?My daughter doesn?t know that there?s a big deal or not a big deal. To her, flying is cool, running around is being cool, and just running around and growing up as a kid is cool,? Metcalf-Lindenburger said. ?And there?s not a lot of distinction, and that?s how I want it to be.?
Yamazaki, 39, is Japan?s second female astronaut and said she drew much of her inspiration from her country?s first woman spaceflyer Chiaki Mukai, who first flew in space in 1994. A fan of science fiction films and anime cartoons, Yamazaki chose aerospace engineering as her profession and joined Japan?s astronaut corps in 1999.
Her husband was extremely supportive of her space career, and even left his own behind so she could continue training to fly in space. This mission her first spaceflight.
?It was especially important to me that my husband quit his job and made it possible for my family to stay together as much as possible when my full-scale training started in 2004 in the U.S.,? Yamazaki said. ?These days, more women continue their careers after marriage, but how you juggle your job and housework may differ depending on each family's environment, and there are various ways to do that. My family has learned to handle it through trial and error.?
A long-term spaceflight
Caldwell Dyson has had a different road to space than her three shuttle comrades. She launched to the space station Friday on a Russian-built Soyuz spacecraft alongside two Russian cosmonauts.
A former chemist and electrician, Caldwell Dyson is on her second spaceflight, though this one is a six-month trek as a flight engineer on the station?s Expedition 23 crew.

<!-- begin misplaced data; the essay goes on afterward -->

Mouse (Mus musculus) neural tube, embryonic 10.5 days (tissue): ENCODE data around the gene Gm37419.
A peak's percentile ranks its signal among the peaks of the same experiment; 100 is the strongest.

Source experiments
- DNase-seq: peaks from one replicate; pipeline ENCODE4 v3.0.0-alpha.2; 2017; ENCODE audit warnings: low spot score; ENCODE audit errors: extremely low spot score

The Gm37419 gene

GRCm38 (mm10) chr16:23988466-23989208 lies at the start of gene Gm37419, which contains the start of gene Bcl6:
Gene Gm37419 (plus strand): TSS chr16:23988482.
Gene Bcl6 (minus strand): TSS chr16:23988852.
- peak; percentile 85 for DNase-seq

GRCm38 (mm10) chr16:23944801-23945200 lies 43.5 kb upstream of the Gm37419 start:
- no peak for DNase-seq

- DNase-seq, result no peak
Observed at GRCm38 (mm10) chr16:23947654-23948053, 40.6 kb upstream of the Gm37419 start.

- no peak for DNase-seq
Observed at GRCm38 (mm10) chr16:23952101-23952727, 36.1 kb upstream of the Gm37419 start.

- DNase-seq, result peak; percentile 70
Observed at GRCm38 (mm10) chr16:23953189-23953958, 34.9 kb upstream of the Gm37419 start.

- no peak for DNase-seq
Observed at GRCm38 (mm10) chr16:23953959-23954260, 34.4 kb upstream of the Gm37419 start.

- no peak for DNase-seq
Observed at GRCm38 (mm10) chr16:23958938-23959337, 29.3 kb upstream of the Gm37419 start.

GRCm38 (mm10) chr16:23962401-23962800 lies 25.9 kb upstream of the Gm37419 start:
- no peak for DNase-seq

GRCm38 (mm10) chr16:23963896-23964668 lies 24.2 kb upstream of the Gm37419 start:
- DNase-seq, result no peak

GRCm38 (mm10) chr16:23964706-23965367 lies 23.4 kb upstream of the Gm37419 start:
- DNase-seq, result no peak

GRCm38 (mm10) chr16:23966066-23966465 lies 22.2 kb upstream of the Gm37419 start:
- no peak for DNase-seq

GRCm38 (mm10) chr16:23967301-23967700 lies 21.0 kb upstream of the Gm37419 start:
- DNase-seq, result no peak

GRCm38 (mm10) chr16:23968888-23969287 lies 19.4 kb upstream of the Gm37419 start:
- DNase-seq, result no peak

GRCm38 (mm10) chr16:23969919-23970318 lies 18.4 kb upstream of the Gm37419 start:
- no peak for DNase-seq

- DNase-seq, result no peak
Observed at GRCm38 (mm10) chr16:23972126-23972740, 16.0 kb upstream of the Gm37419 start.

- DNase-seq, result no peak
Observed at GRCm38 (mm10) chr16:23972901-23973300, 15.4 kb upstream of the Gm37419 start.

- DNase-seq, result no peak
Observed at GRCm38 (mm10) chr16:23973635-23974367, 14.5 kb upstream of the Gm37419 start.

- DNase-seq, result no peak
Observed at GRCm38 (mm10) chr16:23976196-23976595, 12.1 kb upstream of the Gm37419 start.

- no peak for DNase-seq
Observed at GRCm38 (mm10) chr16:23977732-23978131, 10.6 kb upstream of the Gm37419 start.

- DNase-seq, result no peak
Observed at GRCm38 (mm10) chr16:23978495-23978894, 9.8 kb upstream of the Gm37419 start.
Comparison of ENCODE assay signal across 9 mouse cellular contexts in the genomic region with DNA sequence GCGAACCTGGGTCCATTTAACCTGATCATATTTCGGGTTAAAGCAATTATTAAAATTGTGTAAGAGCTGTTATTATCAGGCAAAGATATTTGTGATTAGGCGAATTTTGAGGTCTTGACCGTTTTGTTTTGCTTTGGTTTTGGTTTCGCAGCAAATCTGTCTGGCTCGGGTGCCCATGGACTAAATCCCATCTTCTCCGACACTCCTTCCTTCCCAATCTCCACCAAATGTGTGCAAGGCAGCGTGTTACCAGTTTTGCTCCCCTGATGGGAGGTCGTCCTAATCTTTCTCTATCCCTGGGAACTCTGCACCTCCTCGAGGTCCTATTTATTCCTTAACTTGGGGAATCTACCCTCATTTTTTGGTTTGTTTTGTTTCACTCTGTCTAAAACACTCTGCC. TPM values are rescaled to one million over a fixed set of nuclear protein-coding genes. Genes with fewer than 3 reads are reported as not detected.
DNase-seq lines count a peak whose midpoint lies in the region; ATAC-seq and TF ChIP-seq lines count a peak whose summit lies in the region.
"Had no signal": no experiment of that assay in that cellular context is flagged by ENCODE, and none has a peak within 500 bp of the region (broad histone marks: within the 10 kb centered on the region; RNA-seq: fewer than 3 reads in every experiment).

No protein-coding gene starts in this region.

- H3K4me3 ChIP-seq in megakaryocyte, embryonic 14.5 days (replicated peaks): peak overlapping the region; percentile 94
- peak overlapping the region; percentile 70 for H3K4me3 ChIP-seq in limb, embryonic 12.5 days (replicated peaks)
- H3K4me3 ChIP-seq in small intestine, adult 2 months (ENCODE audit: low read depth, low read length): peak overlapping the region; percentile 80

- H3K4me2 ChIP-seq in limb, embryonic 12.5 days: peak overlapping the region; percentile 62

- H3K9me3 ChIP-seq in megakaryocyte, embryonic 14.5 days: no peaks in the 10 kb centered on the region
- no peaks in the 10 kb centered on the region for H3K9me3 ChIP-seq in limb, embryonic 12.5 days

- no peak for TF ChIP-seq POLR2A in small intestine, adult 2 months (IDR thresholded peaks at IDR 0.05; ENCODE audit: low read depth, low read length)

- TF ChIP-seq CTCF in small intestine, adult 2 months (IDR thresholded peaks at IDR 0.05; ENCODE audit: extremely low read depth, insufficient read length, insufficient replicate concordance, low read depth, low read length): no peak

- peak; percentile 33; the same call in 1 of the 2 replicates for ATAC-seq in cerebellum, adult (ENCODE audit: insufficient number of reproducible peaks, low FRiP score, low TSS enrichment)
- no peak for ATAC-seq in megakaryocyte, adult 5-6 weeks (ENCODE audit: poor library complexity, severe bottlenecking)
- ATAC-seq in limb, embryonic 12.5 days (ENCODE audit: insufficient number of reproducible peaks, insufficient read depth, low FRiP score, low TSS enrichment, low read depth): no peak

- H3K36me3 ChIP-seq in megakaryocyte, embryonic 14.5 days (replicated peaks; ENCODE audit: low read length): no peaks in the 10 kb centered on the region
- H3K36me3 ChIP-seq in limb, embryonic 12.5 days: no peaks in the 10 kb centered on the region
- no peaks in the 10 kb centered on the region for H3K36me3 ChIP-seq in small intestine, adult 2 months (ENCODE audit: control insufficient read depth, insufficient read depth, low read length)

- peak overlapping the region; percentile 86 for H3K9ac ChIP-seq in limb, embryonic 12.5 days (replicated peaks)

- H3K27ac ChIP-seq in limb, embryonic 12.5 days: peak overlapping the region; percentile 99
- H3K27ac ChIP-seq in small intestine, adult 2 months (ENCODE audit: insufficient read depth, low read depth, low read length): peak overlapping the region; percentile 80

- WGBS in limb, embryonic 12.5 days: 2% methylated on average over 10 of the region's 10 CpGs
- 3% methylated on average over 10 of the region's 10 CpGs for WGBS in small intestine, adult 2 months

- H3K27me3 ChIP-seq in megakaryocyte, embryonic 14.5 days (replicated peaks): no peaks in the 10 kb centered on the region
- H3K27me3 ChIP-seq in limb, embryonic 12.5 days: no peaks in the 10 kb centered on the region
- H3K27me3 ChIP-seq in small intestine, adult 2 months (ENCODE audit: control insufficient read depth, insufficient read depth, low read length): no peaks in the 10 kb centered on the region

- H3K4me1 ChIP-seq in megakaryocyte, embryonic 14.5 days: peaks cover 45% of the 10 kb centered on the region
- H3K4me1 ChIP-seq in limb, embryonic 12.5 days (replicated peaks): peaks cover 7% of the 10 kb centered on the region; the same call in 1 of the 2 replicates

It was NASA?s first Teacher-in-Space program, which recruited Connecticut teacher Christa MacAuliffe into NASA?s astronaut ranks in the mid-1980s, that allowed Caldwell Dyson to consider a career in spaceflight. Until then, she thought NASA?s ?right stuff? requirement meant being a military pilot ? and a man. But seeing MacAuliffe, who later died with six crewmates during the Challenger accident, changed her mind.
?You start to realize that I?ve got something in common with this person, and if a teacher has ?the right stuff? and a teacher?s teaching me all day long ? then it became very interesting to me,? Caldwell Dyson said in a NASA interview.
Caldwell Dyson will meet up with the three spaceflying women (and four men) aboard Discovery on Wednesday, when the shuttle is due to dock at the International Space Station to begin more than a week of joint work.
The three female astronauts aboard Discovery will spend about 13 days in space before the shuttle is due to return to Earth on April 18. Three spacewalks are planned during the flight, which is one of NASA?s last few remaining shuttle missions before the space agency retires its three-orbiter fleet later this year.